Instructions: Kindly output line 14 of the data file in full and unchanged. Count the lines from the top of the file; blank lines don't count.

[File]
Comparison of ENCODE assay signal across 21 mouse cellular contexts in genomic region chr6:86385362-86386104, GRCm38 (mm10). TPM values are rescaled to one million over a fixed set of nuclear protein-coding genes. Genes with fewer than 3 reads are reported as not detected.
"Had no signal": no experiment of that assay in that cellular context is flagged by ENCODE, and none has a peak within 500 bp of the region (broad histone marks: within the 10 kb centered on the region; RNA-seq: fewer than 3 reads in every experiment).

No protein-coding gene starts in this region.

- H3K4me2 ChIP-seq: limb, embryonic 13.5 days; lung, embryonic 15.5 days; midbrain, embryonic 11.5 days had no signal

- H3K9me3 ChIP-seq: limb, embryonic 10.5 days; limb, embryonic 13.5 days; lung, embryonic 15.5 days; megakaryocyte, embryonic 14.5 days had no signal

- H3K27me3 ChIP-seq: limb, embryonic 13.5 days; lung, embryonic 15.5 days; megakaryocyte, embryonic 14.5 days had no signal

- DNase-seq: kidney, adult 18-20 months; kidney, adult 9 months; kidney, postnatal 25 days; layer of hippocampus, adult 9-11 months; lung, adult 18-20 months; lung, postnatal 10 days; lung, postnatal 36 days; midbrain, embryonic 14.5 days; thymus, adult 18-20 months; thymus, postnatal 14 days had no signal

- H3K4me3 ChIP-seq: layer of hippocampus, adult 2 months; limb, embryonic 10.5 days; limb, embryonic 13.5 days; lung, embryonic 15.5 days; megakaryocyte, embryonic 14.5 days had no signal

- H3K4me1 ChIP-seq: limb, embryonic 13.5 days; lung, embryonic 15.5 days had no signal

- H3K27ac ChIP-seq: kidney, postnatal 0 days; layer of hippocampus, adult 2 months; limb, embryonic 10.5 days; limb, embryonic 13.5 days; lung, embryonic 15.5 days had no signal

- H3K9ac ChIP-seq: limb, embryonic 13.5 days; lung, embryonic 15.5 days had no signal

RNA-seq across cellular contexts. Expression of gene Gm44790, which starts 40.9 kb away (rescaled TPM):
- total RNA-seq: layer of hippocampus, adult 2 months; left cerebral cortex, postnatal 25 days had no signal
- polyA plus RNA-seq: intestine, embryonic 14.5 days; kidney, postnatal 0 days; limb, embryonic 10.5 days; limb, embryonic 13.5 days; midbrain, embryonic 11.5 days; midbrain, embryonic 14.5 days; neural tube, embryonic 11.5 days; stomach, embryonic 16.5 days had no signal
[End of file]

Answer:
- polyA plus RNA-seq: intestine, embryonic 14.5 days; kidney, postnatal 0 days; limb, embryonic 10.5 days; limb, embryonic 13.5 days; midbrain, embryonic 11.5 days; midbrain, embryonic 14.5 days; neural tube, embryonic 11.5 days; stomach, embryonic 16.5 days had no signal